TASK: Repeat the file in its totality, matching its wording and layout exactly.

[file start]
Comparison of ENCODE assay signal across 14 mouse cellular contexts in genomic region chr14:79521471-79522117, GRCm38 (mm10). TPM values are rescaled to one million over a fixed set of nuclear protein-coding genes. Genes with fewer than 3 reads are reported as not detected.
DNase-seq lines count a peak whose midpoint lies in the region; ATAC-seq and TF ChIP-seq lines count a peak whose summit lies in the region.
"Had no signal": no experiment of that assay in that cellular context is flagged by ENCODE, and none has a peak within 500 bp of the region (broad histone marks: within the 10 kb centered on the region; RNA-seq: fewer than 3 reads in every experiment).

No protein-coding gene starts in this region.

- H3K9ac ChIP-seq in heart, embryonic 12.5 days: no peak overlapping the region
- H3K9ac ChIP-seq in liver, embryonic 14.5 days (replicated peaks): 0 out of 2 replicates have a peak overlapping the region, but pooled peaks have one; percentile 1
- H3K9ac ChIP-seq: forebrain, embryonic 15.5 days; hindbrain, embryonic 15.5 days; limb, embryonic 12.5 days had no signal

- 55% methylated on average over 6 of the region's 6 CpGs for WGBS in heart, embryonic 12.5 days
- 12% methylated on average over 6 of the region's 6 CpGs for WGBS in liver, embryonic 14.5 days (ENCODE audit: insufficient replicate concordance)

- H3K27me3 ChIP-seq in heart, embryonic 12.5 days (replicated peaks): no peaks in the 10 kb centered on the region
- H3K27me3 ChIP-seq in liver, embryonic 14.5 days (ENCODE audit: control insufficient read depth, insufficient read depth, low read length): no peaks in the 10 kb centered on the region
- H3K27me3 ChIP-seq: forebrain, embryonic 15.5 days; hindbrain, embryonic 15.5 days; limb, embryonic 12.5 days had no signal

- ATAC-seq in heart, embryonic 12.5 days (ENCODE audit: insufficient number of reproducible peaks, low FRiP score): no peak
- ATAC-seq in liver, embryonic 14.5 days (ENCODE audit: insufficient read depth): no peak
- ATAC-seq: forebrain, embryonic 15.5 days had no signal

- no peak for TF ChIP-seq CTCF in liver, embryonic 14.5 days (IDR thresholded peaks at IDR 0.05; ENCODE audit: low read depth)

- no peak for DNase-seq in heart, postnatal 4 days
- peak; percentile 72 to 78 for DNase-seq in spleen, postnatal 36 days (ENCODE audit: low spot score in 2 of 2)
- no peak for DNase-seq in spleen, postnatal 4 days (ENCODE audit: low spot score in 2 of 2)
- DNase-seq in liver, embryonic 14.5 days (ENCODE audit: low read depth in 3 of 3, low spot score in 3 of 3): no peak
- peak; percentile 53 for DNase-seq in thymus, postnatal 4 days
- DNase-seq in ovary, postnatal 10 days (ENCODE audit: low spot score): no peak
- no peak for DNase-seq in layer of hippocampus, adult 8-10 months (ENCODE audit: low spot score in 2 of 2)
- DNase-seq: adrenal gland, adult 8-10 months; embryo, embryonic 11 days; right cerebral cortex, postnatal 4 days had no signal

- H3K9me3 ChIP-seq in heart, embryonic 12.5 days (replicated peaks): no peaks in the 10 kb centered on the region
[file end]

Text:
Comparison of ENCODE assay signal across 14 mouse cellular contexts in genomic region chr14:79521471-79522117, GRCm38 (mm10). TPM values are rescaled to one million over a fixed set of nuclear protein-coding genes. Genes with fewer than 3 reads are reported as not detected.
DNase-seq lines count a peak whose midpoint lies in the region; ATAC-seq and TF ChIP-seq lines count a peak whose summit lies in the region.
"Had no signal": no experiment of that assay in that cellular context is flagged by ENCODE, and none has a peak within 500 bp of the region (broad histone marks: within the 10 kb centered on the region; RNA-seq: fewer than 3 reads in every experiment).

No protein-coding gene starts in this region.

- H3K9ac ChIP-seq in heart, embryonic 12.5 days: no peak overlapping the region
- H3K9ac ChIP-seq in liver, embryonic 14.5 days (replicated peaks): 0 out of 2 replicates have a peak overlapping the region, but pooled peaks have one; percentile 1
- H3K9ac ChIP-seq: forebrain, embryonic 15.5 days; hindbrain, embryonic 15.5 days; limb, embryonic 12.5 days had no signal

- 55% methylated on average over 6 of the region's 6 CpGs for WGBS in heart, embryonic 12.5 days
- 12% methylated on average over 6 of the region's 6 CpGs for WGBS in liver, embryonic 14.5 days (ENCODE audit: insufficient replicate concordance)

- H3K27me3 ChIP-seq in heart, embryonic 12.5 days (replicated peaks): no peaks in the 10 kb centered on the region
- H3K27me3 ChIP-seq in liver, embryonic 14.5 days (ENCODE audit: control insufficient read depth, insufficient read depth, low read length): no peaks in the 10 kb centered on the region
- H3K27me3 ChIP-seq: forebrain, embryonic 15.5 days; hindbrain, embryonic 15.5 days; limb, embryonic 12.5 days had no signal

- ATAC-seq in heart, embryonic 12.5 days (ENCODE audit: insufficient number of reproducible peaks, low FRiP score): no peak
- ATAC-seq in liver, embryonic 14.5 days (ENCODE audit: insufficient read depth): no peak
- ATAC-seq: forebrain, embryonic 15.5 days had no signal

- no peak for TF ChIP-seq CTCF in liver, embryonic 14.5 days (IDR thresholded peaks at IDR 0.05; ENCODE audit: low read depth)

- no peak for DNase-seq in heart, postnatal 4 days
- peak; percentile 72 to 78 for DNase-seq in spleen, postnatal 36 days (ENCODE audit: low spot score in 2 of 2)
- no peak for DNase-seq in spleen, postnatal 4 days (ENCODE audit: low spot score in 2 of 2)
- DNase-seq in liver, embryonic 14.5 days (ENCODE audit: low read depth in 3 of 3, low spot score in 3 of 3): no peak
- peak; percentile 53 for DNase-seq in thymus, postnatal 4 days
- DNase-seq in ovary, postnatal 10 days (ENCODE audit: low spot score): no peak
- no peak for DNase-seq in layer of hippocampus, adult 8-10 months (ENCODE audit: low spot score in 2 of 2)
- DNase-seq: adrenal gland, adult 8-10 months; embryo, embryonic 11 days; right cerebral cortex, postnatal 4 days had no signal

- H3K9me3 ChIP-seq in heart, embryonic 12.5 days (replicated peaks): no peaks in the 10 kb centered on the region